Parallel motion



Audio: parallel motion (0:06)

Parallel motion
Figure: parallel motion

parallel motion plays parallels on a rock organ. The parallel motion figure shows the score. The two upper parts, soprano and alto, move in parallel motion in each bar. In the first three bars they move by parallel third, sixth and fourth, all of which are valid motions. In the final three bars, they move by parallel fifth and octave, which are not allowed in functional harmony.

Parallel fifths and parallel octaves are banned in functional harmony.

The ban on parallel fifths and octaves is the most famous ban in music. It is a fundamental feature, if not THE most fundamental feature, of functional harmony. It distinguishes functional harmony from every other approach to harmony bar counterpoint, which also bans them, and is where the rule originated. This chapter explains the reasons for the ban.

The rules for relative motion, the motion of chords in functional harmony, is similar to contrapuntal motion. The preferred motion is contrary motion, followed by oblique motion then, lastly, direct motion, similar direct motion being preferred to parallel direct motion. Parallel thirds and sixths are allowed, parallel fifths and octaves are banned. Parallel fourths are banned between the bass and the upper SAT voices, but allowed between the SAT voices themselves.

The usual reason given for banning parallel fifths and octaves is that they destroy the independence of voices (melodies).

The trouble is that melodies are not independent. Functional harmony and counterpoint contain interacting melodies not independent melodies. Independence of melody is a myth. Melody is more constrained in functional harmony and counterpoint than it is in any other approach to harmony. There are three ways in which melody is so constrained and only one of them involves parallels:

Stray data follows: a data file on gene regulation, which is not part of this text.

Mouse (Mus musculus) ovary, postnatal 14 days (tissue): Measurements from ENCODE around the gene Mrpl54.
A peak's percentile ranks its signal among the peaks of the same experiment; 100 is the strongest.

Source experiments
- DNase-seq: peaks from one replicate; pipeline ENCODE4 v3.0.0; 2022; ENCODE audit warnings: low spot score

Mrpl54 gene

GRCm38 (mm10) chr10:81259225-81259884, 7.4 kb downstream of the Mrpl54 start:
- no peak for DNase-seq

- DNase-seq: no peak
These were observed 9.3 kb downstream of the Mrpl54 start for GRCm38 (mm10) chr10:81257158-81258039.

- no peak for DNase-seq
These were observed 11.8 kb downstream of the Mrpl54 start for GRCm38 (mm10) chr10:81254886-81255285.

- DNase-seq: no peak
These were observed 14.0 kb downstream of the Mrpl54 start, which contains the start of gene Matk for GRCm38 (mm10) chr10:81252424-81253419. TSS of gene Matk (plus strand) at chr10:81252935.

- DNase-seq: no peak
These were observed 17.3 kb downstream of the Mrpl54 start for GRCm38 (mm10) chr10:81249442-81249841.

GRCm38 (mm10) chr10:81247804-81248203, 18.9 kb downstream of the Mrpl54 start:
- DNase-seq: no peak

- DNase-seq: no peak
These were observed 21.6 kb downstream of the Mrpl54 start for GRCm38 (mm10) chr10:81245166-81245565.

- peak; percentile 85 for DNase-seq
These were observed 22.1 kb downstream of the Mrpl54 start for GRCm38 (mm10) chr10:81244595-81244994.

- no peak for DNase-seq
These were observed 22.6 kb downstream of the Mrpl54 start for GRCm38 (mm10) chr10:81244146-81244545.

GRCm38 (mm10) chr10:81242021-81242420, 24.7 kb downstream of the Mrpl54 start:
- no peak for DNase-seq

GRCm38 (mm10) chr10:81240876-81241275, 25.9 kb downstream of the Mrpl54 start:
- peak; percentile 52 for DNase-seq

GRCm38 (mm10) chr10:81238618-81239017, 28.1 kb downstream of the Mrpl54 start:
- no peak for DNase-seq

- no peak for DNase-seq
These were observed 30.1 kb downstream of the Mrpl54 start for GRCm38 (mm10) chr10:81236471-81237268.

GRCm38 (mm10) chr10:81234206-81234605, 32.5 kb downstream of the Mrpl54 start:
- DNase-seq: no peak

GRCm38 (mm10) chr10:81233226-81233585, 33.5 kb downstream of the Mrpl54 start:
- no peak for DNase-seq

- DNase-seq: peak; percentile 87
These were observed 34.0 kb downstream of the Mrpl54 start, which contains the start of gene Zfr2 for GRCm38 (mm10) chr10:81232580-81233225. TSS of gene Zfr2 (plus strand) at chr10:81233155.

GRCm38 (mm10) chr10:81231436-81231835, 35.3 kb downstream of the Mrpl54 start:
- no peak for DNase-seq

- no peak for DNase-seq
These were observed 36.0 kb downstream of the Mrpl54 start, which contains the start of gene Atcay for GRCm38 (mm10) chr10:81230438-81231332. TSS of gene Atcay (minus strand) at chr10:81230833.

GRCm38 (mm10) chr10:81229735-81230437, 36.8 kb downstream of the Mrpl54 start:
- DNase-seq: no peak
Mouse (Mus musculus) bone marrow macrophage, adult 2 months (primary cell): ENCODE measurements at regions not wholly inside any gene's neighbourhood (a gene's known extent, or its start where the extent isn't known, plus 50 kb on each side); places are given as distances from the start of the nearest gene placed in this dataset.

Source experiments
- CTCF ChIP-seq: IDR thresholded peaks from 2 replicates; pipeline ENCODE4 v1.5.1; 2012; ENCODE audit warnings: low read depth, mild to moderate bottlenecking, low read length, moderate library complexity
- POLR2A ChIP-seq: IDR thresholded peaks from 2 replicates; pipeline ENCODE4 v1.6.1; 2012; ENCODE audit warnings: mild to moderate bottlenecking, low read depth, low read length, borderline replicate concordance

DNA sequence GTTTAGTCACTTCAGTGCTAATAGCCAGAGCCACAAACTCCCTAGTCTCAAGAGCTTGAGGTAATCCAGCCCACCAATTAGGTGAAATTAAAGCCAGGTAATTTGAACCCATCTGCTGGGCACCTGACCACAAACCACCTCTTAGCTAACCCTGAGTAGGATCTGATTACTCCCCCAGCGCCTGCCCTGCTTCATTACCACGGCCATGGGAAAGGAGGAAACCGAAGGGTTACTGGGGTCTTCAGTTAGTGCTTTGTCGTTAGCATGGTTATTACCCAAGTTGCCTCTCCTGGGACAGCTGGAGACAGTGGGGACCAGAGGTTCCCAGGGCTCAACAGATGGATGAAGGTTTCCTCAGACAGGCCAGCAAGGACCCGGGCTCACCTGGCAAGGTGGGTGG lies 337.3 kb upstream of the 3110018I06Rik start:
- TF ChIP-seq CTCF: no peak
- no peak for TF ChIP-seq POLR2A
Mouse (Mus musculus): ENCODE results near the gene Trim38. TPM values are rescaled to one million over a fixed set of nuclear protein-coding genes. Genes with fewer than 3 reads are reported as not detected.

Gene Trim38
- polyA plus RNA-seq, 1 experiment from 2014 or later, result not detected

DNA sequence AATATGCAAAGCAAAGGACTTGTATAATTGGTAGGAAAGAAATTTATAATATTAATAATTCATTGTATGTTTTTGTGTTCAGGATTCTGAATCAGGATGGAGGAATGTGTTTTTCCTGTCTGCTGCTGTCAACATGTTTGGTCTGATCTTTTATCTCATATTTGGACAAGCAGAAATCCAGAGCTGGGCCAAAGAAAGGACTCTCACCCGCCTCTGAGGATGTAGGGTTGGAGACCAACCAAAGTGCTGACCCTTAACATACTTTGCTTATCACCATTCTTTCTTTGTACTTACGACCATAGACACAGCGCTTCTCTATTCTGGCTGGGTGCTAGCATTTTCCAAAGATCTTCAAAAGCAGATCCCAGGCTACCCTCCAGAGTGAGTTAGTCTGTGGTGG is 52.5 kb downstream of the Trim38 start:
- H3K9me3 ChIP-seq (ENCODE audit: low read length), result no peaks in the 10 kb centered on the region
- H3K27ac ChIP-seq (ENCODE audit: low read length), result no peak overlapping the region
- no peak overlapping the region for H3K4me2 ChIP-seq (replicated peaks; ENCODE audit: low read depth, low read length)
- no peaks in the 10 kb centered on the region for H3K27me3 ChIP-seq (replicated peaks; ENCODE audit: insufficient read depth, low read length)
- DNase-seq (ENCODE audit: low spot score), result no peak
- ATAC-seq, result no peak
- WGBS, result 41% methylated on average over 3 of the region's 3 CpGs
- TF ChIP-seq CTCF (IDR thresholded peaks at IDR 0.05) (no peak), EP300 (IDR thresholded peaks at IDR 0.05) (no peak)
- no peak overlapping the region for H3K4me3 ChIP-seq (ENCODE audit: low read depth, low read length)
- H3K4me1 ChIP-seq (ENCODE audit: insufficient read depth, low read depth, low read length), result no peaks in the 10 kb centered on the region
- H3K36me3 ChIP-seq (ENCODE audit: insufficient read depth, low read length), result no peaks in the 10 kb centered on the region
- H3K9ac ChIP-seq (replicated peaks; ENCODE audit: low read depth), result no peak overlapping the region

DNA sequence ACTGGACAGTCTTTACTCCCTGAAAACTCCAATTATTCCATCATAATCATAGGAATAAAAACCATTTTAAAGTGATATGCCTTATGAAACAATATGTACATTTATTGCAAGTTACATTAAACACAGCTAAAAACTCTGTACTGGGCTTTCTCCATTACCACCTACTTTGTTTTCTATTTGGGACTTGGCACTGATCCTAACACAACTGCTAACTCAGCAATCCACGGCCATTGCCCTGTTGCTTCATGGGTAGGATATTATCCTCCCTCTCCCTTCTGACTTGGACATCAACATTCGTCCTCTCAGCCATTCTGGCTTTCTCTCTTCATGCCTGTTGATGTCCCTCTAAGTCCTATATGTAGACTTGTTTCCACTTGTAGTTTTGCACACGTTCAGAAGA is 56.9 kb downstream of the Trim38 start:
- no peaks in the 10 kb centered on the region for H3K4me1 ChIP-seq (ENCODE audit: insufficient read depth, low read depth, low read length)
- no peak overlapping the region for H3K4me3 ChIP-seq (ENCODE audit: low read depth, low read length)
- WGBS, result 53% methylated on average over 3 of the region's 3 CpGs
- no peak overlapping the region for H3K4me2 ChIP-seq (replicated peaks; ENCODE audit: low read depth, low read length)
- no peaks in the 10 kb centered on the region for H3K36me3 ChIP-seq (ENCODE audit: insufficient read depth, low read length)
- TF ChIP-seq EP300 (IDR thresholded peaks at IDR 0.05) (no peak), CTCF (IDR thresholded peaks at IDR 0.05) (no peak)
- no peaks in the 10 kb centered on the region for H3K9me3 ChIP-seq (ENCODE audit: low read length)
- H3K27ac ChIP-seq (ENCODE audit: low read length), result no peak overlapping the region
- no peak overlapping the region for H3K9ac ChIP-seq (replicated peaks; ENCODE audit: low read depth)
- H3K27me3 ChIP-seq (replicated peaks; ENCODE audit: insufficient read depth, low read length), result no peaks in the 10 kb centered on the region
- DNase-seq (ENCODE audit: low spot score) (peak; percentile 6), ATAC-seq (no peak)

1. Functional harmony and counterpoint aim to produce a melody that is singable, ordered and varied. Rules are set to achieve these aims. For example, large leaps over a fifth are prohibited, a melody should not span a tritone, and so on. The aims are laudable but the rules constrain a melody.
  2. Melodies interact to create intervals. Certain intervals are deemed pleasing to the ear, consonant, and are widely used, others are deemed dissonant, such as the tritone, and are to be avoided. The rules of consonance impose a further constraint on melody.
  3. The rules relating to relative motion ban certain types of parallel motion, namely parallel fifths and octaves. This acts as the final constraint on melody.

Another argument for banning parallel fifths and octaves is that they destroy contrast. Contrary motion, the big idea of counterpoint, and adopted by functional harmony, is the preferred motion because it offers the greatest contrast between a pair of voices. Similar motion is the least preferred option and parallel motion, a type of similar motion, offers no contrast between a pair of voices, because they both sound like one.

Logically, all parallel motion should be banned, not just parallel fifths and octaves. Yet some forms of parallel motion are allowed. Parallel thirds and sixths are not only allowed but positively encouraged. Parallel fourths, banned between the bass and the upper parts, are allowed between the upper parts. This is most surprising, because the fourth is a dissonant interval whilst the fifth is a consonant interval, and it would make more sense to ban parallel fourths before banning parallel fifths.

The decision to ban parallel fifths and octaves is a deliberate design choice. Parallel fifths and octaves are banned not because they destroy the independence of voices nor because they destroy contrast, they are banned because functional harmony chooses to do so. There is no need for any other reason.